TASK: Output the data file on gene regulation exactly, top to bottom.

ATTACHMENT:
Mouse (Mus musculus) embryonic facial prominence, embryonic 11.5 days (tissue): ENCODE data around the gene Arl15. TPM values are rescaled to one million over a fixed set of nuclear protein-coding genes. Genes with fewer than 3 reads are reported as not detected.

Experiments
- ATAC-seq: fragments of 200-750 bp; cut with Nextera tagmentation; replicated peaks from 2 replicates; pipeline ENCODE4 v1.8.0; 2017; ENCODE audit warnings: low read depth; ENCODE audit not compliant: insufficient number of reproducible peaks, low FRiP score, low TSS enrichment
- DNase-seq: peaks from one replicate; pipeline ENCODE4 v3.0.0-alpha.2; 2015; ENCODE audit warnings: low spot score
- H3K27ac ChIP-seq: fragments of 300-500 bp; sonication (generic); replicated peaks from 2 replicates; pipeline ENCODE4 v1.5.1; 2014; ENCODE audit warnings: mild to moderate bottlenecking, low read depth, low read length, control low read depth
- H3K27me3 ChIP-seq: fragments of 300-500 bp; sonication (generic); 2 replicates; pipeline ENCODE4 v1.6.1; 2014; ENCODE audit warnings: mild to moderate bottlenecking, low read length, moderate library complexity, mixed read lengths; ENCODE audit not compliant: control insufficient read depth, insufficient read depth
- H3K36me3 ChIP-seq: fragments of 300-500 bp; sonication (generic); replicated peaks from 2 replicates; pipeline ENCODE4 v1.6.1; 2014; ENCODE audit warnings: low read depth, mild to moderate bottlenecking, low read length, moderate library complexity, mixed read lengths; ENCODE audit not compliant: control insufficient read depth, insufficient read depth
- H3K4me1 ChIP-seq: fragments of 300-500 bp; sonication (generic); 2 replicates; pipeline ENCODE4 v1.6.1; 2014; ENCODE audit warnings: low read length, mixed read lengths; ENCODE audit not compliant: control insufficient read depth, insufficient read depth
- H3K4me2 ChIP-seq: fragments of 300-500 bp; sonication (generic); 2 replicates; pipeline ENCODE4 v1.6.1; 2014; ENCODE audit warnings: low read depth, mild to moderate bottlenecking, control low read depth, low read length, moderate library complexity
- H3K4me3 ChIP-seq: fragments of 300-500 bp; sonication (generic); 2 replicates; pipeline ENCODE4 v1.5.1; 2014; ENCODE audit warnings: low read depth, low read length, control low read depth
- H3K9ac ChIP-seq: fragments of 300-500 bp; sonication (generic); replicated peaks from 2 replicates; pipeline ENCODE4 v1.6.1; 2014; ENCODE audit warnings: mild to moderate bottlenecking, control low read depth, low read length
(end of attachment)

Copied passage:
Mouse (Mus musculus) embryonic facial prominence, embryonic 11.5 days (tissue): ENCODE data around the gene Arl15. TPM values are rescaled to one million over a fixed set of nuclear protein-coding genes. Genes with fewer than 3 reads are reported as not detected.

Experiments
- ATAC-seq: fragments of 200-750 bp; cut with Nextera tagmentation; replicated peaks from 2 replicates; pipeline ENCODE4 v1.8.0; 2017; ENCODE audit warnings: low read depth; ENCODE audit not compliant: insufficient number of reproducible peaks, low FRiP score, low TSS enrichment
- DNase-seq: peaks from one replicate; pipeline ENCODE4 v3.0.0-alpha.2; 2015; ENCODE audit warnings: low spot score
- H3K27ac ChIP-seq: fragments of 300-500 bp; sonication (generic); replicated peaks from 2 replicates; pipeline ENCODE4 v1.5.1; 2014; ENCODE audit warnings: mild to moderate bottlenecking, low read depth, low read length, control low read depth
- H3K27me3 ChIP-seq: fragments of 300-500 bp; sonication (generic); 2 replicates; pipeline ENCODE4 v1.6.1; 2014; ENCODE audit warnings: mild to moderate bottlenecking, low read length, moderate library complexity, mixed read lengths; ENCODE audit not compliant: control insufficient read depth, insufficient read depth
- H3K36me3 ChIP-seq: fragments of 300-500 bp; sonication (generic); replicated peaks from 2 replicates; pipeline ENCODE4 v1.6.1; 2014; ENCODE audit warnings: low read depth, mild to moderate bottlenecking, low read length, moderate library complexity, mixed read lengths; ENCODE audit not compliant: control insufficient read depth, insufficient read depth
- H3K4me1 ChIP-seq: fragments of 300-500 bp; sonication (generic); 2 replicates; pipeline ENCODE4 v1.6.1; 2014; ENCODE audit warnings: low read length, mixed read lengths; ENCODE audit not compliant: control insufficient read depth, insufficient read depth
- H3K4me2 ChIP-seq: fragments of 300-500 bp; sonication (generic); 2 replicates; pipeline ENCODE4 v1.6.1; 2014; ENCODE audit warnings: low read depth, mild to moderate bottlenecking, control low read depth, low read length, moderate library complexity
- H3K4me3 ChIP-seq: fragments of 300-500 bp; sonication (generic); 2 replicates; pipeline ENCODE4 v1.5.1; 2014; ENCODE audit warnings: low read depth, low read length, control low read depth
- H3K9ac ChIP-seq: fragments of 300-500 bp; sonication (generic); replicated peaks from 2 replicates; pipeline ENCODE4 v1.6.1; 2014; ENCODE audit warnings: mild to moderate bottlenecking, control low read depth, low read length